The new intelligence bill, if approved by Congress this year, would set up an innovation fund that should allow the National Reconnaissance Office to buy more business capability faster and push the National Geospatial- Intelligence Agency to further experiment with the award of external contracts to analyze a variety of images.
Mac Thornberry, the former Republican chairman of the House Armed Services Committee who now sits on HawkEye’s advisory board, said part of the problem was the reluctance within government to use a cheaper, but much cheaper, product to intelligence gathering and analysis.
“Business imagery is a great way to keep tabs on what’s going on, so that the finest government systems can be concentrated elsewhere, but we’re still not going blind,” Thornberry said. “But there’s always a cultural malaise with leaning on something you don’t have control over, or as much control over, as your government systems.”
Government officials should realize that a $ 10 million commercial satellite is not a competitor to the $ 1 billion satellite built by the U.S. government, Thornberry said. The cheaper satellite can provide backup and help government satellites operate more efficiently.
“If anyone decides to drop our billion dollar satellites out of the sky or blind them somehow, we have to make sure we have backups so that we’re not totally blind,” Mr Thornberry said. .
The resilience of a system that combines both large and small satellites, government and commercial systems is a key part of the strategy of the National Reconnaissance Office, the intelligence agency responsible for many of the most classified spy satellites. of the government.
“Our adversaries are attempting to threaten and question our advantage in space and the capabilities that we have been providing and have provided for a long time,” said Pete Muend, director of the commercial services program at the National Reconnaissance Office. “A diverse architecture made up of domestic and commercial satellites operating in multiple orbits is truly essential to our national security. “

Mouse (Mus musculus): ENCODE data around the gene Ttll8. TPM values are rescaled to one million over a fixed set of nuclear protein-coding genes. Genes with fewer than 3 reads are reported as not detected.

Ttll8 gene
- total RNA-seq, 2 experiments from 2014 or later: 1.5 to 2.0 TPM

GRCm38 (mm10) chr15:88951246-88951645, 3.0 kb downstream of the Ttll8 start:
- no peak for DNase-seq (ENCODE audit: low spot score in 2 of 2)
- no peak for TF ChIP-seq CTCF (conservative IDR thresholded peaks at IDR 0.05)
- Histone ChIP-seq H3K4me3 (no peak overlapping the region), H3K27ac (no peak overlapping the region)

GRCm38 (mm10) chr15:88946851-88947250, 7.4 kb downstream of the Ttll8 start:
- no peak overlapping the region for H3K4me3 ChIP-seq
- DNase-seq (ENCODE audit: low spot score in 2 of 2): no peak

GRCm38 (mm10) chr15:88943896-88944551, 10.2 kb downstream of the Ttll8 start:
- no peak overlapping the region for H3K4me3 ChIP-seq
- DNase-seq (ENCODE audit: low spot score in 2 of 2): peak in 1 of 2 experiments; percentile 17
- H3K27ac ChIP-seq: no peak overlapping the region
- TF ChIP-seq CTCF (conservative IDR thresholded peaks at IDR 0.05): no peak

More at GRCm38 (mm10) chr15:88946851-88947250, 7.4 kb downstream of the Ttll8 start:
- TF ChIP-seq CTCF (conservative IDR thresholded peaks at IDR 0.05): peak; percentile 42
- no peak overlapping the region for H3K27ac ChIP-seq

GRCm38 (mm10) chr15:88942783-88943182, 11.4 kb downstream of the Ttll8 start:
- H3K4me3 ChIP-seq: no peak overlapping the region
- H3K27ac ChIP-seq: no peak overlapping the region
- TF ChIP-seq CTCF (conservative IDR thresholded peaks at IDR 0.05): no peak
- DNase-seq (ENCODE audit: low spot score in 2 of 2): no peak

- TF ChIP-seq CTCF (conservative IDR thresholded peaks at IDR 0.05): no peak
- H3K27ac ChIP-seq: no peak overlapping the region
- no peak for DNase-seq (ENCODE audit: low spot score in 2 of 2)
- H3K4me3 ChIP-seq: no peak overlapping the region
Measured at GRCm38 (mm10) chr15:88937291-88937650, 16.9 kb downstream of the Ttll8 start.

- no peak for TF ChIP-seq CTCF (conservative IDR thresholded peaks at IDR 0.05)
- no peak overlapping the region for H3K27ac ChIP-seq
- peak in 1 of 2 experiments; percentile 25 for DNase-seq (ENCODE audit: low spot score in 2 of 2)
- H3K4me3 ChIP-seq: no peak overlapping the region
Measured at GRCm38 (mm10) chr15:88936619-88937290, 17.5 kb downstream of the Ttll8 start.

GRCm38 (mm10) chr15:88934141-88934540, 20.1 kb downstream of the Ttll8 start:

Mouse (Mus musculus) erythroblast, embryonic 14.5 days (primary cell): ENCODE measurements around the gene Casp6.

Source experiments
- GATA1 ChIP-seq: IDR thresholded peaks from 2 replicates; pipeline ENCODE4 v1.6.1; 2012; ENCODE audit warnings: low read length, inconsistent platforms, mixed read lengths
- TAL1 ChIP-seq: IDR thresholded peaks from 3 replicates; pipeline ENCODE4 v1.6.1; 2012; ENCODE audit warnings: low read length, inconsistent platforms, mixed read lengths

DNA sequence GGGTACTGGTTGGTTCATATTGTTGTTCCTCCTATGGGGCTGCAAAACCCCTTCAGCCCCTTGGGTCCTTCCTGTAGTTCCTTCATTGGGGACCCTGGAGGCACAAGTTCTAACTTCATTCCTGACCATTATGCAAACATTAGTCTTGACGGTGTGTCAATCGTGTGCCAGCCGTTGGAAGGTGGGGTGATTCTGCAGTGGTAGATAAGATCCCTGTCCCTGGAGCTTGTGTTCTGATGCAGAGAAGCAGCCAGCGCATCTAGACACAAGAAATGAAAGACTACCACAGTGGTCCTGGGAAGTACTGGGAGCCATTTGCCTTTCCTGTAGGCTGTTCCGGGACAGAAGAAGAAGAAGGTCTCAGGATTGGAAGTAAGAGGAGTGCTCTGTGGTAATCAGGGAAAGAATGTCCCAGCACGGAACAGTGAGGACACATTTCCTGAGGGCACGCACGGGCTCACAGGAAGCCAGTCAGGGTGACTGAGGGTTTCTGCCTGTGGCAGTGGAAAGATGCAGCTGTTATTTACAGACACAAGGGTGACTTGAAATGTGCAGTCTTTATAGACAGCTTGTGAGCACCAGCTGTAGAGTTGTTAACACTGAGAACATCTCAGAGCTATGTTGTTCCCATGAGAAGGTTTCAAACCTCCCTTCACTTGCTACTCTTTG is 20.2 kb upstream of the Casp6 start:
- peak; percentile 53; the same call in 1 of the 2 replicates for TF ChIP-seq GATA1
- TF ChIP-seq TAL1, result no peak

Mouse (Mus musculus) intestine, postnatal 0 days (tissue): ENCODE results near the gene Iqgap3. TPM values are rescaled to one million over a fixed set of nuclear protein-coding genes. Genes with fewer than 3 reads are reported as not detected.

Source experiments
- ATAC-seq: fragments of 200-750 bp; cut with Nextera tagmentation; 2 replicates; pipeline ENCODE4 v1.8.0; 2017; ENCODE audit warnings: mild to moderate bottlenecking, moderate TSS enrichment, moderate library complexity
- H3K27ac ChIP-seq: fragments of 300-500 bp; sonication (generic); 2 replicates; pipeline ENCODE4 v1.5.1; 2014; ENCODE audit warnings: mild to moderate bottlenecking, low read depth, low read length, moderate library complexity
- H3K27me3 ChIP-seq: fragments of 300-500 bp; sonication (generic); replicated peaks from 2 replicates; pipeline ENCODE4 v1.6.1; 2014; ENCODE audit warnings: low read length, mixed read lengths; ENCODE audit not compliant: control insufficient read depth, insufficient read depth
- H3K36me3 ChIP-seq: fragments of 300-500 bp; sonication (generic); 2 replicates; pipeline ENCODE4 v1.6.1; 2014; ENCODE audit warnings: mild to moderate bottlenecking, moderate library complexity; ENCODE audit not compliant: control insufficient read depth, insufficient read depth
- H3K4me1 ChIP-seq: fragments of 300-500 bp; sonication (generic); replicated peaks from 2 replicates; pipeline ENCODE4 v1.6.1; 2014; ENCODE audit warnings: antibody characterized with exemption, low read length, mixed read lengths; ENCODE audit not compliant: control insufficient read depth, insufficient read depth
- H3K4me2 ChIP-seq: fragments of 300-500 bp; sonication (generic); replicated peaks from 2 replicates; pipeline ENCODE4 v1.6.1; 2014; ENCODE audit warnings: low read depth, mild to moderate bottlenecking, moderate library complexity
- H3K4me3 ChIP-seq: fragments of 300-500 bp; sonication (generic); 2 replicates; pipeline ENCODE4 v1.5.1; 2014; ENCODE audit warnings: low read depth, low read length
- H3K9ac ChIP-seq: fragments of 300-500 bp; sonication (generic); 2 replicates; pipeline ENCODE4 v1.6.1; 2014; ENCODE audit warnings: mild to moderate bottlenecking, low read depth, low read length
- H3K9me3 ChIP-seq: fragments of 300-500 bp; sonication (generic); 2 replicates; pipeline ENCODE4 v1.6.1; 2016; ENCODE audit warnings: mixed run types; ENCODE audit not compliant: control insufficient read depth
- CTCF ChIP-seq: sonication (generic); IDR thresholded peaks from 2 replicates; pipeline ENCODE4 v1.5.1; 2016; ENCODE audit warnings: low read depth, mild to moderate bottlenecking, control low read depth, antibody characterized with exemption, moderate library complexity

The National Reconnaissance Office established a program office in 2018 to provide more sources of business information. Since then, the agency has awarded three multi-year contracts that deliver up to 100 million square kilometers of commercial images every week.
While the National Reconnaissance Office has primarily focused on acquiring commercial images, it has also looked at other commercial space technologies such as radio frequency satellites from HawkEye and others that collect radar data. and spectrum images beyond what the human eye can detect.
“I wouldn’t say they’re capable of collecting unique areas of the globe, but it’s really a different and complementary way of looking at it,” Mr. Muend said. “We’re really excited about how they can pull out ideas. “
HawkEye has previously tracked China’s commercial fishing fleet, catching vessels with beacon systems turned off and breaching the protected waters around the Galapagos. But its job in January to track the fleet incorrectly entering Omani waters was the first time the company had linked its data to NASA satellites.
While ocean-going commercial vessels are supposed to identify themselves with transponder beacons, these can be disabled. But HawkEye can identify Chinese fishing vessels by the radio bands their radar emits when hunting fish.
“This is further evidence of the poor behavior of China’s sovereign fishing fleet, which is actually a plague of locusts circling the earth, sucking up natural resources,” said John Serafini, managing director of HawkEye 360.
Neither the Chinese Embassy in Washington nor the Embassy of Oman responded to requests for comment.
The company calls its technology an orbital spiked jar capable of detecting anomalies, allowing analysts to point other satellites to an area for a peek.
“The importance of HawkEye,” Mr. Serafini said, “is that over time it gives you information about the lifestyle.”